Cutting growth of public spending and increasing revenue are both in order. We have a higher proportion of public spending as a proportion of GDP at 45·5 per cent. than under the last Government of 1979–80, when it was 44 per cent. So what is to be done? There are always scare stories from Departments at this time of year, but it is the Treasury's duty to investigate savings and efficiency in Departments.

I have often wondered why there are so many civil servants in the Ministry of Defence. Come to that, why are there so many admirals and generals? Why has so little attempt been made to release Minstry of Defence property, much of it unoccupied for over a year? There are still substantial savings to be made at the Ministry of Defence, particularly in the procurement programme.

Since district health authorities are now simply purchasing authorities, why do we not cut out two thirds of them by amalgamating them into new single authorities and cut out regional health authorities altogether? What is the point of them?

We shall have a problem in the next century, with more people living longer and fewer people to support them. I know that the Labour party is looking at this matter with great care. We also need a national insurance system which is properly funded. Why do we not therefore abolish the upper earnings limit and have a graduated scheme against which contributors could make separate provision for all kinds of benefit outside and in addition to the state sector? We need to encourage people to provide for themselves in sickness and in old age, over and above what the state can do.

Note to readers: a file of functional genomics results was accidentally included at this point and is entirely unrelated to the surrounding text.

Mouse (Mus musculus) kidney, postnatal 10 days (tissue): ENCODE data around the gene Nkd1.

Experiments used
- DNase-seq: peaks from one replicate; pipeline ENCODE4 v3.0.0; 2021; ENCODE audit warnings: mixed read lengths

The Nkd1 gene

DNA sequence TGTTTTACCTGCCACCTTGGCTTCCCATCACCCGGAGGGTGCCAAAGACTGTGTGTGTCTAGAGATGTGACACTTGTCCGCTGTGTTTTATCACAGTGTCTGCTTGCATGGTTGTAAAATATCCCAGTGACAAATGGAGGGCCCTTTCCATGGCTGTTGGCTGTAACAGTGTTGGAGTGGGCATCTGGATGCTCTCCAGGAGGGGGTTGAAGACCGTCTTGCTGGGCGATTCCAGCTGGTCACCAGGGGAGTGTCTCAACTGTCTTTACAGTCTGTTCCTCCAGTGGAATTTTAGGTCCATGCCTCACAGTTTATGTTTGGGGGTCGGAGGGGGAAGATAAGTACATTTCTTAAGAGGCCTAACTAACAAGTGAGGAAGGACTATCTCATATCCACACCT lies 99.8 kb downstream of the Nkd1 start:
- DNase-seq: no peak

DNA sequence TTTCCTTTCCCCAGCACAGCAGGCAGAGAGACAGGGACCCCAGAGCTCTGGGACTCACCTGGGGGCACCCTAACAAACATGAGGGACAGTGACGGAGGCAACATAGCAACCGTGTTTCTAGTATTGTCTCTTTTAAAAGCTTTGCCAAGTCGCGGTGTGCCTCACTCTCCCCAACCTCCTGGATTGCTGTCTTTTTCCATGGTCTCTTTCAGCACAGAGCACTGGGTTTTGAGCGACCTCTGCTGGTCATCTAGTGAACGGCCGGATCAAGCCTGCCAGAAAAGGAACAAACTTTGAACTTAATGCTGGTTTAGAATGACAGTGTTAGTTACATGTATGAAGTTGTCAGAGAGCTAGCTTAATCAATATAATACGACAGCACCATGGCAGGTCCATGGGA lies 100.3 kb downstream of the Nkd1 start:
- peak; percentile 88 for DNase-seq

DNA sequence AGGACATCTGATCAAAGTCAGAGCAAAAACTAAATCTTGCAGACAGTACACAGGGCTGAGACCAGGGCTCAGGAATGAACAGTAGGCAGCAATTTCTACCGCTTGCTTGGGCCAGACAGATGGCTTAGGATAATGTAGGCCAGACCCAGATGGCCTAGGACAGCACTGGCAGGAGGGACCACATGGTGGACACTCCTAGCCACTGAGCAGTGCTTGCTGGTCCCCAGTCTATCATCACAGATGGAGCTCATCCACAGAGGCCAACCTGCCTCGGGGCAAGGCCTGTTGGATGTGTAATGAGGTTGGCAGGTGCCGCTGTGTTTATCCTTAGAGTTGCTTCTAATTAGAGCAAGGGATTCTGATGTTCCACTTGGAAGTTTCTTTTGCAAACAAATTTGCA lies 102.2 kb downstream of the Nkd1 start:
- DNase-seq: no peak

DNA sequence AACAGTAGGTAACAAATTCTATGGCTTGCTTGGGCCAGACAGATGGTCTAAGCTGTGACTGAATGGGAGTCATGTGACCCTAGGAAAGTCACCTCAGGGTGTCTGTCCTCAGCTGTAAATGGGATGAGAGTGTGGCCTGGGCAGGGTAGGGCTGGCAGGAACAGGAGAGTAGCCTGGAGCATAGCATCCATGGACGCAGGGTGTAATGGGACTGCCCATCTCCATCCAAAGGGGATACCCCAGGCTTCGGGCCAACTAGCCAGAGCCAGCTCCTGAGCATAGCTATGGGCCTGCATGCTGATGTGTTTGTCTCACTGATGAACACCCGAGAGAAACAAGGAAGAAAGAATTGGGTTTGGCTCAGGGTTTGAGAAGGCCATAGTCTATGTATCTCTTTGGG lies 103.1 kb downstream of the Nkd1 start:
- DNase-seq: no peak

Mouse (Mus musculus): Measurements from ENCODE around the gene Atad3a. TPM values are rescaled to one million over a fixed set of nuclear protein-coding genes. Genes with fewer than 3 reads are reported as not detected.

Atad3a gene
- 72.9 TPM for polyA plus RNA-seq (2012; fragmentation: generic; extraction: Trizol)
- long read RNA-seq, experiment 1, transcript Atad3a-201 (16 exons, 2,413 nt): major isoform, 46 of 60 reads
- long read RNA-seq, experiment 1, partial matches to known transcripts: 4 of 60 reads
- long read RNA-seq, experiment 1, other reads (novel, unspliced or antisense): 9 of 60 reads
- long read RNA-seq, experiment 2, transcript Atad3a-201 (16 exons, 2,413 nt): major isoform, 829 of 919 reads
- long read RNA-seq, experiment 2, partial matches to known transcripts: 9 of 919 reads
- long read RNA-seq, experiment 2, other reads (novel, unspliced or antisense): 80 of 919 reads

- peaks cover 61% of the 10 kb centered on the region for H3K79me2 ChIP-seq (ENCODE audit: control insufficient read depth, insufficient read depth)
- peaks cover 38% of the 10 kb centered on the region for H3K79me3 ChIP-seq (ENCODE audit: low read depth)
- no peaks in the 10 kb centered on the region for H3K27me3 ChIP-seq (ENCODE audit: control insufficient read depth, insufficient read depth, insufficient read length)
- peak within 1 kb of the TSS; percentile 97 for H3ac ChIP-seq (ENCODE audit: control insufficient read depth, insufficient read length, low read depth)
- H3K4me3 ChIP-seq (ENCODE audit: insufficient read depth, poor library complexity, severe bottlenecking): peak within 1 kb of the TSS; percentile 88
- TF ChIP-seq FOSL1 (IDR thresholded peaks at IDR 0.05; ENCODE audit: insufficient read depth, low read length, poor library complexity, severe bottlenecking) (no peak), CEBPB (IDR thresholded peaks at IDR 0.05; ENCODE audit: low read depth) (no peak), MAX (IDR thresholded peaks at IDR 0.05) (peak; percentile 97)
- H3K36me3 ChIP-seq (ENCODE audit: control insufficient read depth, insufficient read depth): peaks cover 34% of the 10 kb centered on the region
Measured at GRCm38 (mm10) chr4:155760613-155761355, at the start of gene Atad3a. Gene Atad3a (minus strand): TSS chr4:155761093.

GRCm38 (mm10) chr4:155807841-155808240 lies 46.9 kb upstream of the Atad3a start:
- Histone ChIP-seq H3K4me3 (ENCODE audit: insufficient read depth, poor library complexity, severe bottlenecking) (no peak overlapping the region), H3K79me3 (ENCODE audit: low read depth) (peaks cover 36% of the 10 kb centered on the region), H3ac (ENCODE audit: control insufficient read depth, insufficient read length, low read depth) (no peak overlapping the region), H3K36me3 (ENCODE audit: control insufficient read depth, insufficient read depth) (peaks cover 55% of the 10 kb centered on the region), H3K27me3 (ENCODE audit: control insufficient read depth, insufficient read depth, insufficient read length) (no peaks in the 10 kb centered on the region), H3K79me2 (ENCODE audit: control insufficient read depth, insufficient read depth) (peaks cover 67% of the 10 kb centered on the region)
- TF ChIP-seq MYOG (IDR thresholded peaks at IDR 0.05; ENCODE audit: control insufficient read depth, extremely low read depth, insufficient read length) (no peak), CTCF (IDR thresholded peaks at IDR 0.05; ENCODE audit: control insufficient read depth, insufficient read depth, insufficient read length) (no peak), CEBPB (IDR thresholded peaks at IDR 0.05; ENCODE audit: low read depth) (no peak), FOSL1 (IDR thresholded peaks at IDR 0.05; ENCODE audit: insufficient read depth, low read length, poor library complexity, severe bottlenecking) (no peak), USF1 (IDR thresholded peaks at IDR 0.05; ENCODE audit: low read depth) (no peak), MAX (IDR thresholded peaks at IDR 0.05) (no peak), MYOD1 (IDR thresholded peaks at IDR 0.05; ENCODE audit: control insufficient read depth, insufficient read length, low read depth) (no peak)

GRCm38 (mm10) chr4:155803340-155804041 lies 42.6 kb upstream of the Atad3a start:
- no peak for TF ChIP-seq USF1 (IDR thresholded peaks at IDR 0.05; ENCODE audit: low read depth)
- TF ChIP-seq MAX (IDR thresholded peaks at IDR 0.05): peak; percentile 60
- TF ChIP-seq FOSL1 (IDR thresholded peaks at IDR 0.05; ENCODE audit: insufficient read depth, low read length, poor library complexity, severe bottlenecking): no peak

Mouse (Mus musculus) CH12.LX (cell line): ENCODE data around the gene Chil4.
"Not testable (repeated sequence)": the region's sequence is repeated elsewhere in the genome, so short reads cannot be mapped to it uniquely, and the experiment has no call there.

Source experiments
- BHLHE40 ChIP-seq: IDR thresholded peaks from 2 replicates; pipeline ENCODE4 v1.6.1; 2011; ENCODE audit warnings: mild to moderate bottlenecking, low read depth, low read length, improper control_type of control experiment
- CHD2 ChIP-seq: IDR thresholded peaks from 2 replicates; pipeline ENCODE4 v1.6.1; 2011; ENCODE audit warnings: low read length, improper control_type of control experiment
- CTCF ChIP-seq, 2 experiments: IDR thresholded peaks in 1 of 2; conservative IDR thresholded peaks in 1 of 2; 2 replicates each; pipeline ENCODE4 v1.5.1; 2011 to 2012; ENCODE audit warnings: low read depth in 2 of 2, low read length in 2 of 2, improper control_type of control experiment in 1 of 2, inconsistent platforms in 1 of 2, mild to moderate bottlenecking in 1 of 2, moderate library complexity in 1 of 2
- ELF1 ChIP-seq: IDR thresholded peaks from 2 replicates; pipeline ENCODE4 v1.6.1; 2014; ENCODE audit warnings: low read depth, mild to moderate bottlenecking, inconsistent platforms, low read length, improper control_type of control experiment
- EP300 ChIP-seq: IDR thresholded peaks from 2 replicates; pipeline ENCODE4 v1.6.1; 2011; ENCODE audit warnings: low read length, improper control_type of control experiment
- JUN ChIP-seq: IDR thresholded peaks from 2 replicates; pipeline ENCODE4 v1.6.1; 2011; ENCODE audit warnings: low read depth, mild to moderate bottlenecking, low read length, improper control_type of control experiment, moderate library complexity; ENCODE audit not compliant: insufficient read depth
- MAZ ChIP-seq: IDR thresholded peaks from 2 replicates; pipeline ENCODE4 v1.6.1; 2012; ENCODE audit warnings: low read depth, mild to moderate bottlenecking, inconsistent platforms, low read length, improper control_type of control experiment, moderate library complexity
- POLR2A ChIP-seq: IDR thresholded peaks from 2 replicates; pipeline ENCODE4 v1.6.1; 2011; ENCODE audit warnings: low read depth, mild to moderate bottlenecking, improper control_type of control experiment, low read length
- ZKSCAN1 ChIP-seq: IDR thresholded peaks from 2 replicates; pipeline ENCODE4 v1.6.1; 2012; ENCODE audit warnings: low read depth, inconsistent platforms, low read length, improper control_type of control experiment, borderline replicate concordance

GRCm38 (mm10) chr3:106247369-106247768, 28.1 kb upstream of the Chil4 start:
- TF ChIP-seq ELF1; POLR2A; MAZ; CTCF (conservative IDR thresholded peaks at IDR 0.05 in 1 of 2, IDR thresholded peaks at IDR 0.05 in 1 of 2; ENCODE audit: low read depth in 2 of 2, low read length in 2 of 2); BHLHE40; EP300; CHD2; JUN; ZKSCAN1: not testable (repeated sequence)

There is a case for increasing the rate of corporation tax. If capital gains tax were reduced, the yield would increase substantially and the assets themselves be put to better use.

I wish my right hon. and learned Friend well in the difficult task that lies before him. There are no easy solutions. We must remember that we cannot be immune from the pressures of the world economy. The best that we can do is get ourselves into a competitive position and remain there. low inflation is the key to the low long-term interest rates and sustained economic growth that we all wish to see.